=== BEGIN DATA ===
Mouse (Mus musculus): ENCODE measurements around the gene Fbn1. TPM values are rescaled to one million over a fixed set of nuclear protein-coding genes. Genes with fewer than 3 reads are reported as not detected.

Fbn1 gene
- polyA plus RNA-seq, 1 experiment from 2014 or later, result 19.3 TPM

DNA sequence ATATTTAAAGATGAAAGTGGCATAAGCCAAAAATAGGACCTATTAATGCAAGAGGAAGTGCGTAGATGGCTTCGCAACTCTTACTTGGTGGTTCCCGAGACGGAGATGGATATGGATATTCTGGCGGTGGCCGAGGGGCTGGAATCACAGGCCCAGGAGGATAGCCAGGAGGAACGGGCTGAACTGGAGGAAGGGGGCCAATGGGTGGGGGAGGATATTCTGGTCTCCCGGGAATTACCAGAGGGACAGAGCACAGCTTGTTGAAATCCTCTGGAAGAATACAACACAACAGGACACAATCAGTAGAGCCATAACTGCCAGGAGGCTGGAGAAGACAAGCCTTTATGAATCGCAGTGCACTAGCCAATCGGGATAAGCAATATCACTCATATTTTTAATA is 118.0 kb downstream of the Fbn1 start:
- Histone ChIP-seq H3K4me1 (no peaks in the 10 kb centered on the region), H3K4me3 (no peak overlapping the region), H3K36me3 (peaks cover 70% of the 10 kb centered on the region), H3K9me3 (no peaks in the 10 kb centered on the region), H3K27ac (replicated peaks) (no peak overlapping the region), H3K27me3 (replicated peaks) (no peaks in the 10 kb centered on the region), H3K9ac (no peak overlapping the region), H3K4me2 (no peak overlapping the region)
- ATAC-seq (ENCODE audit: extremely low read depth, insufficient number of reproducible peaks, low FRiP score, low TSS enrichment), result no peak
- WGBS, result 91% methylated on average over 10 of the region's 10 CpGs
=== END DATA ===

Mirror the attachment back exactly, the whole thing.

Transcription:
Mouse (Mus musculus): ENCODE measurements around the gene Fbn1. TPM values are rescaled to one million over a fixed set of nuclear protein-coding genes. Genes with fewer than 3 reads are reported as not detected.

Fbn1 gene
- polyA plus RNA-seq, 1 experiment from 2014 or later, result 19.3 TPM

DNA sequence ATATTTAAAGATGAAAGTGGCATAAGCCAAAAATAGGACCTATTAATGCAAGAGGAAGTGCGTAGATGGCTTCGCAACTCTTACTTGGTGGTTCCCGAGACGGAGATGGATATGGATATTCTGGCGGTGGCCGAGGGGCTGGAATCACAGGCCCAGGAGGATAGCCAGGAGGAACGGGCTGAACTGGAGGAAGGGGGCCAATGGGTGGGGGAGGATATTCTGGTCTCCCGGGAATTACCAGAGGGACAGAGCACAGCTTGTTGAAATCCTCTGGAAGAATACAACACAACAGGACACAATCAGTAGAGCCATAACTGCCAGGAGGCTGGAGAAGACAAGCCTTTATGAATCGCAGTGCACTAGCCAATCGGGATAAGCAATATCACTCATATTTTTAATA is 118.0 kb downstream of the Fbn1 start:
- Histone ChIP-seq H3K4me1 (no peaks in the 10 kb centered on the region), H3K4me3 (no peak overlapping the region), H3K36me3 (peaks cover 70% of the 10 kb centered on the region), H3K9me3 (no peaks in the 10 kb centered on the region), H3K27ac (replicated peaks) (no peak overlapping the region), H3K27me3 (replicated peaks) (no peaks in the 10 kb centered on the region), H3K9ac (no peak overlapping the region), H3K4me2 (no peak overlapping the region)
- ATAC-seq (ENCODE audit: extremely low read depth, insufficient number of reproducible peaks, low FRiP score, low TSS enrichment), result no peak
- WGBS, result 91% methylated on average over 10 of the region's 10 CpGs